Around this time last season, the Washington Wizards had a similarly terrible record and were coping with the reality of life after Washington mainstays Caron Butler, Antawn Jamison and Brendan Haywood were dealt at the trade deadline. Out of that roster overhaul emerged Andray Blatche, who made the most of the opportunity to start over the last 32 games of the season.
Blatche was signed to a five-year contract before the season, and the hope is that he will be another piece in the puzzle alongside John Wall.
However successful Blatche has been since assuming the starting job, there seems to be something lacking. He averaged over 20 points as a starter last season and is averaging just under 16 points per game in 55 games this season. He does what he is supposed to, rather than everything he can do.
It is a matter of potential versus ability and Blatche is relying too heavily on the former to be a franchise player for the Wizards.
Since he was drafted with the 49th pick in the 2005 Draft, it has always been about potential with Blatche. He has the potential to be a great player, the potential to be star. When he took over as the starter, he was lighting up the stat sheet on a nightly basis. He recorded career highs in points and rebounds within the first 10 games as a starter and 12 double-doubles over that 32-game span.
There is no denying Blatche's consistency as a starter, but he is not playing to the best of his abilities.
He supposedly dedicated himself to getting into the gym in the offseason and improving his physicality as well as his skill set. He has some nifty turnaround jumpers, a still-developing post game and the ability to finish at the basket. Ability does not equate to willingness, and Blatche does not seem comfortable finishing strong in traffic, if at all.
His tentativeness is baffling and frustrating when he is clearly capable of so much more.
Blatche can get hot in games, but it is when he gets cold that presents problems. If his face-up jumper isn't falling, he resorts to a pseudo post-up turnaround fade-away that either breaks him out of his slump or digs it deeper. He has all the length and plenty of strength to get position, spin, dribble and dunk, but he is content to hover around the 10-15 foot range and take relatively easy jump shots.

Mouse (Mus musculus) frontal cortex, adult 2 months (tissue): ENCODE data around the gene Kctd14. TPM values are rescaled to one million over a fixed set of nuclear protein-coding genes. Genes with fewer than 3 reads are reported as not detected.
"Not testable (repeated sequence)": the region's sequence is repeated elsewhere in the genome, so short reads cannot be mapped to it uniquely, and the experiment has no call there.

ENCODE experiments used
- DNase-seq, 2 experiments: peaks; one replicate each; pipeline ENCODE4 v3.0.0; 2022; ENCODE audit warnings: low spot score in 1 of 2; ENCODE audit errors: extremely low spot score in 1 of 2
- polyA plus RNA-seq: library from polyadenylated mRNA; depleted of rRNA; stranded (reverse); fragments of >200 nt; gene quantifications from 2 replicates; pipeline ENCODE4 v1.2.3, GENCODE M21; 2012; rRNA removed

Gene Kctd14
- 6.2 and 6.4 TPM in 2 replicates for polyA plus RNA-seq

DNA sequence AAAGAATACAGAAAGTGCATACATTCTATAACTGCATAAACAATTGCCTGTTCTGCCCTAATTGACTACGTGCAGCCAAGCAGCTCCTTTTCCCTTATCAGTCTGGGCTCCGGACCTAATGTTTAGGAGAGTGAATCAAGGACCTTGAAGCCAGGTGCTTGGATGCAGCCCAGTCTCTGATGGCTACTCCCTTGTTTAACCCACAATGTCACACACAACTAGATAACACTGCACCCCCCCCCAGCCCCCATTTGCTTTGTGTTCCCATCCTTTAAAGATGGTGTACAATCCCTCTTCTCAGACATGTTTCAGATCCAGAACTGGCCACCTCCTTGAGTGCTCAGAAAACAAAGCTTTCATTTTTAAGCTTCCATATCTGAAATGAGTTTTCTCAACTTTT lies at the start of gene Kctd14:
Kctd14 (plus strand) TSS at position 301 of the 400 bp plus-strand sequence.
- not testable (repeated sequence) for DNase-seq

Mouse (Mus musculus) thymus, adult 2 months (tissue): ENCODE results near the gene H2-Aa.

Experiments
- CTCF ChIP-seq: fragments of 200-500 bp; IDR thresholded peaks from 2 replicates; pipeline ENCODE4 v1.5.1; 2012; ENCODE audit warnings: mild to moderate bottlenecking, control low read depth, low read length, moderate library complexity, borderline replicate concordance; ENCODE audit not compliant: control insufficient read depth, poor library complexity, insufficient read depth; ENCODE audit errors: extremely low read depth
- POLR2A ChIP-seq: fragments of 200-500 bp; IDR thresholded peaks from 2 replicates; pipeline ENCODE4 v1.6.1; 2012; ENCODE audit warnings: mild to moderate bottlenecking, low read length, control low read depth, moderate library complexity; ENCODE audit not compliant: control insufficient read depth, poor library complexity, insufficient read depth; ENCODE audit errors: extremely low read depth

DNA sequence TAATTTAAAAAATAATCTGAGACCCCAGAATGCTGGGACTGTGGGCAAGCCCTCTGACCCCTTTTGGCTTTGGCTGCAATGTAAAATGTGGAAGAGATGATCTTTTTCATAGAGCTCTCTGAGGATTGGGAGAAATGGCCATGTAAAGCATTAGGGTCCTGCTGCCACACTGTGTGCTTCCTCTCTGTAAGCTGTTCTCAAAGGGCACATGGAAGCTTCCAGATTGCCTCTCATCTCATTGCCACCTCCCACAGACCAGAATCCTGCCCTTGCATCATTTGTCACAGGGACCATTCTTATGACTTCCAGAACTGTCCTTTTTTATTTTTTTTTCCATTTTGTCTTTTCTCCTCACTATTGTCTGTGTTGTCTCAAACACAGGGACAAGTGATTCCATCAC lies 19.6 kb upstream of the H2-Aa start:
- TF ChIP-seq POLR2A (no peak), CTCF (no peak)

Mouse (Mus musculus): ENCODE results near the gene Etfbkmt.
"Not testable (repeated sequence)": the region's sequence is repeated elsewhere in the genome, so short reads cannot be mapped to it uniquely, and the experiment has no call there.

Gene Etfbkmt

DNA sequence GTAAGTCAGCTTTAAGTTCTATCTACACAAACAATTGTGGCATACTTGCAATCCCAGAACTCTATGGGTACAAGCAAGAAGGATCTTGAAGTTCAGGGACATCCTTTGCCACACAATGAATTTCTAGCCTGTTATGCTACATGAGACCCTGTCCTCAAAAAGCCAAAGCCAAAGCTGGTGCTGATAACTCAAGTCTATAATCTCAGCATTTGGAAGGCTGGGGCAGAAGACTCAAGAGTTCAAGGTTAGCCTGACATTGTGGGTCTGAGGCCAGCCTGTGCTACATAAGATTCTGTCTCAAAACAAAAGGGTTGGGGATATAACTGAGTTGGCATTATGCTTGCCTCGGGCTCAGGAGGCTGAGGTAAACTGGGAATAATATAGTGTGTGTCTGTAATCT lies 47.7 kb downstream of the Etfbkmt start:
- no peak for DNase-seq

He gets frustrated and takes plays off, which doesn't benefit anyone but the other team.
He doesn't use his length against smaller defenders nor his quickness against bigger defenders. He is content to be good instead of striving to be great.
Since injuring his shoulder two weeks ago, Blatche has not seen any action and is listed as day-to-day. He cannot lift his arm above his head and can barely dribble a ball at this point. His season may be over, as there is no need to rush back for the final 15 games of the season.
The Wizards need him to be the player he has shown that he is capable of being. He needs to be more than just productive, he needs to be a leader. Blatche is currently the longest tenured Wizard and has seen the best and worst of things Washington has done over the last six years. He is just 24, but age hasn't stopped teams like the Oklahoma City Thunder from having leaders.
Washington has a bright future with or without Blatche, but if Blatche can bring some aggression to the floor instead of playing passive, there is no reason why he shouldn't be a big player for the rebuilding Wizards.